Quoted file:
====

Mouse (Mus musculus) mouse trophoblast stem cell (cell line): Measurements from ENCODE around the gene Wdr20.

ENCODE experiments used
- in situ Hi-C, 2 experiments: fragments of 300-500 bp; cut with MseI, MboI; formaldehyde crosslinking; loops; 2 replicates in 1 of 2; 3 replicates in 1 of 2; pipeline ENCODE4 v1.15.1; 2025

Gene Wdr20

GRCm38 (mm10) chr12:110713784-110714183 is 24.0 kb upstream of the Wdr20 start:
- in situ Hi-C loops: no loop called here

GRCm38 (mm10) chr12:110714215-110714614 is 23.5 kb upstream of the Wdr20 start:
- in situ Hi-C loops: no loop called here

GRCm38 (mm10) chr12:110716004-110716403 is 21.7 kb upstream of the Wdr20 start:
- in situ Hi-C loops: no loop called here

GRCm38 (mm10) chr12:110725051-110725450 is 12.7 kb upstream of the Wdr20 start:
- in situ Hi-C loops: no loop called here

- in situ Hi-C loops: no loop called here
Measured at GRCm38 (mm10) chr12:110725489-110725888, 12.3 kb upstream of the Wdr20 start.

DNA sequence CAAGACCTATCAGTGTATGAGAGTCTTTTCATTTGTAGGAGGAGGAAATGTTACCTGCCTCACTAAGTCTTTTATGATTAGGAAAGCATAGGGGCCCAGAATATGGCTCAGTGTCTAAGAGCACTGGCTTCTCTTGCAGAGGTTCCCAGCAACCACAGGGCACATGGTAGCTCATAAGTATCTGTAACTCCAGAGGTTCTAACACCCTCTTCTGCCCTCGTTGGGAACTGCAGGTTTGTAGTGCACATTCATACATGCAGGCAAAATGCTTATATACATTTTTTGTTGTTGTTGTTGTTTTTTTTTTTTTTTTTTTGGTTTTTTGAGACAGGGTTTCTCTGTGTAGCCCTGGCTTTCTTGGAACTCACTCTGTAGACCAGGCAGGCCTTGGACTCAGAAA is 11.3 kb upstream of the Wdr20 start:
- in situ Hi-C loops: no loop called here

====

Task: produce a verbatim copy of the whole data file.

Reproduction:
Mouse (Mus musculus) mouse trophoblast stem cell (cell line): Measurements from ENCODE around the gene Wdr20.

ENCODE experiments used
- in situ Hi-C, 2 experiments: fragments of 300-500 bp; cut with MseI, MboI; formaldehyde crosslinking; loops; 2 replicates in 1 of 2; 3 replicates in 1 of 2; pipeline ENCODE4 v1.15.1; 2025

Gene Wdr20

GRCm38 (mm10) chr12:110713784-110714183 is 24.0 kb upstream of the Wdr20 start:
- in situ Hi-C loops: no loop called here

GRCm38 (mm10) chr12:110714215-110714614 is 23.5 kb upstream of the Wdr20 start:
- in situ Hi-C loops: no loop called here

GRCm38 (mm10) chr12:110716004-110716403 is 21.7 kb upstream of the Wdr20 start:
- in situ Hi-C loops: no loop called here

GRCm38 (mm10) chr12:110725051-110725450 is 12.7 kb upstream of the Wdr20 start:
- in situ Hi-C loops: no loop called here

- in situ Hi-C loops: no loop called here
Measured at GRCm38 (mm10) chr12:110725489-110725888, 12.3 kb upstream of the Wdr20 start.

DNA sequence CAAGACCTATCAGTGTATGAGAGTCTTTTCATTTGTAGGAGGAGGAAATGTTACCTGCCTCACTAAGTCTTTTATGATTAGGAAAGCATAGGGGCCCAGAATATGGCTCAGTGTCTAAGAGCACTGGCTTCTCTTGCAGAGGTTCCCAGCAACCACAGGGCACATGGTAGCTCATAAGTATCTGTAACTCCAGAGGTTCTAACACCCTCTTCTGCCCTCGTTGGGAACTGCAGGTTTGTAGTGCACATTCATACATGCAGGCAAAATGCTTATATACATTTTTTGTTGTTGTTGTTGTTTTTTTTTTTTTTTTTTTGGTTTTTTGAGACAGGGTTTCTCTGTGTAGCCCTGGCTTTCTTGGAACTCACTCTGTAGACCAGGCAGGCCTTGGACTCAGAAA is 11.3 kb upstream of the Wdr20 start:
- in situ Hi-C loops: no loop called here